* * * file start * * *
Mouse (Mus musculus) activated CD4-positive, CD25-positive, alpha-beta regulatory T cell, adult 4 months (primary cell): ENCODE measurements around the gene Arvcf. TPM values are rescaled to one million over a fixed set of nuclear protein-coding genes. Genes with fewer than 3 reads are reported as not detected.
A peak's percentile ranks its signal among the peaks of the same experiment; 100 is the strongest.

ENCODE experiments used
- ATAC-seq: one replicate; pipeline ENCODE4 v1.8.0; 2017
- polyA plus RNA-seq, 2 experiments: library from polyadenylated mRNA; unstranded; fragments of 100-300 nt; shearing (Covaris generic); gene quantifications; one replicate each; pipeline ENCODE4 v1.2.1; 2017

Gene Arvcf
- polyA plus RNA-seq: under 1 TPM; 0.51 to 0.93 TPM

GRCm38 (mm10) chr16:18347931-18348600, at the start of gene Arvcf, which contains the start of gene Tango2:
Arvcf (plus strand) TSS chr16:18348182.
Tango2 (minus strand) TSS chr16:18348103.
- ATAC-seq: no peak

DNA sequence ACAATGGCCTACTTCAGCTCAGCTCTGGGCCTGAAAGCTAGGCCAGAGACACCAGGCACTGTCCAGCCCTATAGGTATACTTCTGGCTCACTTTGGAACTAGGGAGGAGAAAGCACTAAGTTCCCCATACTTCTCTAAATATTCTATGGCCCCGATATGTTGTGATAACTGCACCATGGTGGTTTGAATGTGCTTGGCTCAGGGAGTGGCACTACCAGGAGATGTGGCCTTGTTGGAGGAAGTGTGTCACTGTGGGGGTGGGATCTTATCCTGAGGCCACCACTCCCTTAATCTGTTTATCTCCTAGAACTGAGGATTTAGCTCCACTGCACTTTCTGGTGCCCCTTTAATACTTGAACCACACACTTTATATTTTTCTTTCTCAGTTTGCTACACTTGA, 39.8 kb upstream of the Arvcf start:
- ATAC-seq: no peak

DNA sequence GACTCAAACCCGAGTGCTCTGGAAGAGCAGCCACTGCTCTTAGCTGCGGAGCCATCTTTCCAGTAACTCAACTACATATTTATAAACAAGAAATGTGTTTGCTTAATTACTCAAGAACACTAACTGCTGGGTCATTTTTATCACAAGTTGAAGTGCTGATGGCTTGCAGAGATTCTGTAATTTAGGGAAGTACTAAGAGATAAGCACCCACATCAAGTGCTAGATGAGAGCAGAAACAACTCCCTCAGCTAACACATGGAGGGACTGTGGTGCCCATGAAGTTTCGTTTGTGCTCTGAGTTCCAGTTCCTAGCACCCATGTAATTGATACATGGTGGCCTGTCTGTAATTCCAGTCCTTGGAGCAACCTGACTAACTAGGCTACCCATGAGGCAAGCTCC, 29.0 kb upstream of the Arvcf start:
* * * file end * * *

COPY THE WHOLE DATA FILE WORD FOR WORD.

Mouse (Mus musculus) activated CD4-positive, CD25-positive, alpha-beta regulatory T cell, adult 4 months (primary cell): ENCODE measurements around the gene Arvcf. TPM values are rescaled to one million over a fixed set of nuclear protein-coding genes. Genes with fewer than 3 reads are reported as not detected.
A peak's percentile ranks its signal among the peaks of the same experiment; 100 is the strongest.

ENCODE experiments used
- ATAC-seq: one replicate; pipeline ENCODE4 v1.8.0; 2017
- polyA plus RNA-seq, 2 experiments: library from polyadenylated mRNA; unstranded; fragments of 100-300 nt; shearing (Covaris generic); gene quantifications; one replicate each; pipeline ENCODE4 v1.2.1; 2017

Gene Arvcf
- polyA plus RNA-seq: under 1 TPM; 0.51 to 0.93 TPM

GRCm38 (mm10) chr16:18347931-18348600, at the start of gene Arvcf, which contains the start of gene Tango2:
Arvcf (plus strand) TSS chr16:18348182.
Tango2 (minus strand) TSS chr16:18348103.
- ATAC-seq: no peak

DNA sequence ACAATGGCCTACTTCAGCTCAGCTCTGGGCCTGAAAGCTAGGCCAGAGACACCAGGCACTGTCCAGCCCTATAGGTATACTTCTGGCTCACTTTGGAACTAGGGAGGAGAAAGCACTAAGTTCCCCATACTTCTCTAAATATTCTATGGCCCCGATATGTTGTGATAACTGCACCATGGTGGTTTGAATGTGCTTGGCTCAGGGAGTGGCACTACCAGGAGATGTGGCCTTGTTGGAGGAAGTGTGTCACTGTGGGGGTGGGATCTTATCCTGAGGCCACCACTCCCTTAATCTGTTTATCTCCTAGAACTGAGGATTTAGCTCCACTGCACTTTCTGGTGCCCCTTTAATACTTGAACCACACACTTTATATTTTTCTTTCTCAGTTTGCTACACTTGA, 39.8 kb upstream of the Arvcf start:
- ATAC-seq: no peak

DNA sequence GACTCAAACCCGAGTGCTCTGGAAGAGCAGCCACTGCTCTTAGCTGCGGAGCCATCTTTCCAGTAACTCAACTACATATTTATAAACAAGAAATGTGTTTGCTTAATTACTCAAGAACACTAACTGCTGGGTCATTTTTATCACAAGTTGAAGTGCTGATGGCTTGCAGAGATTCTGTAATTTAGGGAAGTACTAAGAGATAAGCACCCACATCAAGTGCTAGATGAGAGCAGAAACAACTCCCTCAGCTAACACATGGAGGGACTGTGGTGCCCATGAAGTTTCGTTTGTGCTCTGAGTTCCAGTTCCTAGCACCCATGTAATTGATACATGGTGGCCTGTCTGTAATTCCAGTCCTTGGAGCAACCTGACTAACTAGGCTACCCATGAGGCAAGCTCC, 29.0 kb upstream of the Arvcf start: